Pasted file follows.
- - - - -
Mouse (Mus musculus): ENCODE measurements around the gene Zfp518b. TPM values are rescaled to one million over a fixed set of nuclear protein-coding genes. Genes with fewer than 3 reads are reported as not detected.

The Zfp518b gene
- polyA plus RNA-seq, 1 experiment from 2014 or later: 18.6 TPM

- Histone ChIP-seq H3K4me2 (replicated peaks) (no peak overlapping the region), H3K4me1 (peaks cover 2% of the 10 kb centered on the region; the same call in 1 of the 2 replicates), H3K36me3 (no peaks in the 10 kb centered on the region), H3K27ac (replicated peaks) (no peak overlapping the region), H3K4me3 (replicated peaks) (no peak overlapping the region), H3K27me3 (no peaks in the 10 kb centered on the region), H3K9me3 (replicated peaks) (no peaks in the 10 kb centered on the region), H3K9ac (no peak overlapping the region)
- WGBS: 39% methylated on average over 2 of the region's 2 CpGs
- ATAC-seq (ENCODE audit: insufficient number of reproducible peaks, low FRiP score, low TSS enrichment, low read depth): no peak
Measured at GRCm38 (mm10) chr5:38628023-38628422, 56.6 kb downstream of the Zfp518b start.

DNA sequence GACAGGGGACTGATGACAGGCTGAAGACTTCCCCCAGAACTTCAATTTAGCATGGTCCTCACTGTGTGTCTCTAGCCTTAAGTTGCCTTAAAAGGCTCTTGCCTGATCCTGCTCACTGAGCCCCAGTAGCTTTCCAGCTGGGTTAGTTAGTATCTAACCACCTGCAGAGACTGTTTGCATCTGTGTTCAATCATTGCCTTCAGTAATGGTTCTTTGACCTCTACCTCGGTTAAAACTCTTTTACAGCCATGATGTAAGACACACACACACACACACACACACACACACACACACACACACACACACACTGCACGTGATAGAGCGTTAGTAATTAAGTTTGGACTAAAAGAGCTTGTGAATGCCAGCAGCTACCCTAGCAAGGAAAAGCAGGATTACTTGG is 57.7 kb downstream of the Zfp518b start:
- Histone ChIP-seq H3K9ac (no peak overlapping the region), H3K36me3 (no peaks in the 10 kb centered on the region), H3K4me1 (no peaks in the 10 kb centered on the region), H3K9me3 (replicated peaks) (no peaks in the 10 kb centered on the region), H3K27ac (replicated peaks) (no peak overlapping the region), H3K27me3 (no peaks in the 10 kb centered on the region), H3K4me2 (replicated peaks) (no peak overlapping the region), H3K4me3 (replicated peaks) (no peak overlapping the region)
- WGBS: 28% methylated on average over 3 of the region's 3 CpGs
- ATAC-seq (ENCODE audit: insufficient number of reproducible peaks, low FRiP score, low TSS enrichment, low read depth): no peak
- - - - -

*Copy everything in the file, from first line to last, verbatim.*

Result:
Mouse (Mus musculus): ENCODE measurements around the gene Zfp518b. TPM values are rescaled to one million over a fixed set of nuclear protein-coding genes. Genes with fewer than 3 reads are reported as not detected.

The Zfp518b gene
- polyA plus RNA-seq, 1 experiment from 2014 or later: 18.6 TPM

- Histone ChIP-seq H3K4me2 (replicated peaks) (no peak overlapping the region), H3K4me1 (peaks cover 2% of the 10 kb centered on the region; the same call in 1 of the 2 replicates), H3K36me3 (no peaks in the 10 kb centered on the region), H3K27ac (replicated peaks) (no peak overlapping the region), H3K4me3 (replicated peaks) (no peak overlapping the region), H3K27me3 (no peaks in the 10 kb centered on the region), H3K9me3 (replicated peaks) (no peaks in the 10 kb centered on the region), H3K9ac (no peak overlapping the region)
- WGBS: 39% methylated on average over 2 of the region's 2 CpGs
- ATAC-seq (ENCODE audit: insufficient number of reproducible peaks, low FRiP score, low TSS enrichment, low read depth): no peak
Measured at GRCm38 (mm10) chr5:38628023-38628422, 56.6 kb downstream of the Zfp518b start.

DNA sequence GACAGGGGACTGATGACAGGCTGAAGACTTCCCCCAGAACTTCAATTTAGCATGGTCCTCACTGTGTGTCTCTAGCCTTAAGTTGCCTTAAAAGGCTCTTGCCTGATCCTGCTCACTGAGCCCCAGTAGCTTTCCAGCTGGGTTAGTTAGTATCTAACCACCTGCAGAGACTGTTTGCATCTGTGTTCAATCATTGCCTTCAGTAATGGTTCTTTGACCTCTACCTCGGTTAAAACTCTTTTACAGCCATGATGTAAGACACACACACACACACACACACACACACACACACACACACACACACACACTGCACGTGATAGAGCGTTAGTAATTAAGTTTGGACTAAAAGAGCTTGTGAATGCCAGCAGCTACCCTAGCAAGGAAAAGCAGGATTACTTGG is 57.7 kb downstream of the Zfp518b start:
- Histone ChIP-seq H3K9ac (no peak overlapping the region), H3K36me3 (no peaks in the 10 kb centered on the region), H3K4me1 (no peaks in the 10 kb centered on the region), H3K9me3 (replicated peaks) (no peaks in the 10 kb centered on the region), H3K27ac (replicated peaks) (no peak overlapping the region), H3K27me3 (no peaks in the 10 kb centered on the region), H3K4me2 (replicated peaks) (no peak overlapping the region), H3K4me3 (replicated peaks) (no peak overlapping the region)
- WGBS: 28% methylated on average over 3 of the region's 3 CpGs
- ATAC-seq (ENCODE audit: insufficient number of reproducible peaks, low FRiP score, low TSS enrichment, low read depth): no peak